To no one’s surprise, Finland is the first of three Scandinavian countries to top Rob’s list. And for good reason. First and foremost, the Finnish have a lovely laissez-faire attitude towards us homosexuals. Perhaps this ingrained acceptance is the result of early advocacy by the King of Homoeroticism himself, Tom of Finland. Or perhaps it’s because of strong allyship in every level of government. In fact, Prime Minister Sanna Marin credits her lesbian mothers for her political values. On her website she states, “For me, human rights and equality of people have never been questions of opinion but the basis of my moral conception.” Either way, Finland is a fundamentally gay friendly country, says Rob.
LGBTQ rights & public opinion in Finland.
As already mentioned, Finland enjoys allyship in the highest office in the country. Prime Minister Sanna Marin is Finland’s youthful leader (she was a bright-eyed 34-year-old when she took office) who grew up under the guardianship of her lesbian mothers. It’s worth mentioning, Marin leads a coalition government led exclusively by women, likely the only country in the world to enjoy this feminist slant—at least according to our quick Google search. Thanks to this liberal-leaning government and a vocal LGBTQ community, Finland’s queer people enjoy equal rights on almost every major matter. Oh. And regarding public opinion: 80% of Finns fully support the rights and freedoms of us gay, bi or otherwise inclined individuals.
Finland’s gay scene.
Helsinki is the country’s capital and the epicentre of its queer scene. It’s here you’ll find the legendary Keltainen Ruusu sex store and cinema as well as a slew of LGBTQ bars and clubs. If you’re interested in a uniquely queer stay, book the Tom of Finland Experience at Klaus K hotel (*Ahem* which we’ve reserved for our upcoming Finland: Winter Expedition *Ahem*). By doing so, the hotel will fit your bed with Tom of Finland screen printed sheets and guarantee you a free spot on the popular Tom of Finland walking tour—you’ll visit the artist’s old cruising spots, favourite watering holes, and galleries where his work still hangs today.
On another note, saunas are extremely important in Finnish culture. While all genders enjoy saunas in this snowy country, gay-only saunas do exist in Helsinki and are definitely a must-visit.
Finally, Helsinki Pride is the country’s most popular annual LGBTQ event, taking place on the last week of June.
Why Rob ranked Portugal as a gay friendly country.
As a tourist, few countries feel as nonchalant about LGBTQ PDA as Portugal. The small Western European destination is famously liberal on everything from same-sex marriage to gender identity (surgery is not required). Even in the barely-populated Azores Islands where Rob visited in 2018, he reported feeling completely comfortable being himself the entire time.
LGBTQ rights & public opinion in Portugal.
Like almost every country on this list, same-sex marriage was enacted early on, and with it came a swift suite of bills and amendments resulting in Portugal being named one of the best countries in the world for queer people to live. And it should be noted that alongside Spain, this is the only other country that allows ‘men who have sex with men’ to donate blood without a celibacy period on this list. Finally, in the 2019 Eurobarometer, 80% of Portuguese people said they believed lesbian, gay and bisexual people should have the same rights as straight people.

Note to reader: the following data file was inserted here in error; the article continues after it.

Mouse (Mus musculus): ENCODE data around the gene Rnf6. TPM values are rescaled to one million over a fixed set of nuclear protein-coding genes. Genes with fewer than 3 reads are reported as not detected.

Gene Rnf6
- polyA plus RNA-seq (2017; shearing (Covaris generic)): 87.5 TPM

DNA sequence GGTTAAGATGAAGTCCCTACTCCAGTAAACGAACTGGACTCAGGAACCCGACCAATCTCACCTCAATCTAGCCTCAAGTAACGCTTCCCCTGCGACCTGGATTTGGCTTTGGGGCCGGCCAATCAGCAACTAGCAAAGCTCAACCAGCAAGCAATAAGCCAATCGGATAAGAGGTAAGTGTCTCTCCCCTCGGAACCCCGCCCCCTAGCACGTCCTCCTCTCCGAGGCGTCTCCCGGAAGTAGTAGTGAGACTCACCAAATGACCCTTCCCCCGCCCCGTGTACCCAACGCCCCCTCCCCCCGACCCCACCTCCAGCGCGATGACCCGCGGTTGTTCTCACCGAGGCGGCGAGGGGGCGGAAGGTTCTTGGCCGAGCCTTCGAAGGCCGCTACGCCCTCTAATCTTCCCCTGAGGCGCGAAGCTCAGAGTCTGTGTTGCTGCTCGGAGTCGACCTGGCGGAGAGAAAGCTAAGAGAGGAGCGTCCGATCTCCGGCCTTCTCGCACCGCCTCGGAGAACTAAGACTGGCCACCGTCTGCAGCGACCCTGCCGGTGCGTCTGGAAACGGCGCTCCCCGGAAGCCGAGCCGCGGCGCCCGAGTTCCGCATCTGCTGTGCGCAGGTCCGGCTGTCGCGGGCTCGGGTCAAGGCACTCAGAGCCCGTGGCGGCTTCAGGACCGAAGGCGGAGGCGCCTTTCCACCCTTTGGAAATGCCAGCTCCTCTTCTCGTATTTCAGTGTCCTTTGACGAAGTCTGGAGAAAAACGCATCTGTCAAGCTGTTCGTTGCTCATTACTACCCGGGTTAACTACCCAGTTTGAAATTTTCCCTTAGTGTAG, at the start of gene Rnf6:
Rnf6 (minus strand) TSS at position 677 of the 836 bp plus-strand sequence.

Portugal’s gay scene.
Lisbon and Porto sport the largest LGBTQ scenes in the country, with smaller scenes throughout. In Lisbon, head to Rua Barroca for the largest concentration of LGBTQ bars. But don’t constrain yourself to just this strip as many of the city’s best joints are sprinkled elsewhere. Likewise, Porto’s gay bars, clubs and parties pepper the entire map. It should be noted that drinking outdoors is completely legal, and clubs don’t have to shutter their doors at any specific time—likely two reasons Portugal has become a travel hot spot among more party-oriented homosexuals.
In terms of annual events, Lisbon and Porto boldly celebrate Pride in June and July respectively. Meanwhile, Queer Lisboa is widely considered one of the most important and provoking alternative film festivals across Europe.
Why Rob ranked Norway as a gay friendly country.
Like its Scandinavian neighbours, Norway is a widely recognized LGBTQ friendly country. In fact, it was one of the first countries in the world to offer equal rights to everyone, no matter their sexual orientation or gender identity.
On his own hiking adventure in Norway, Rob noted how friendly and accepting Norwegians are, even in its scarcely populated mountainous countryside. In fact, the country’s official trekking association (notably presided over by a self-identifying cis gay man) has launched a rainbow Pride beanie so LGBTQ hikers can identify one-another on the trails. The idea piggybacked off of last year’s green Singles beanie, that helped hikers hookup—romantically and physically.
LGBTQ rights & public opinion in Norway.
As mentioned, Norway offers LGBTQ people completely equal rights including church marriages. It also puts a heavy foot down on discrimination, blatantly outlawing any form of homophobia in housing and workplaces. In fact, Norway currently ranks 5th on the Rainbow Europe country ranking scale which has six weighted factors and assesses 49 countries.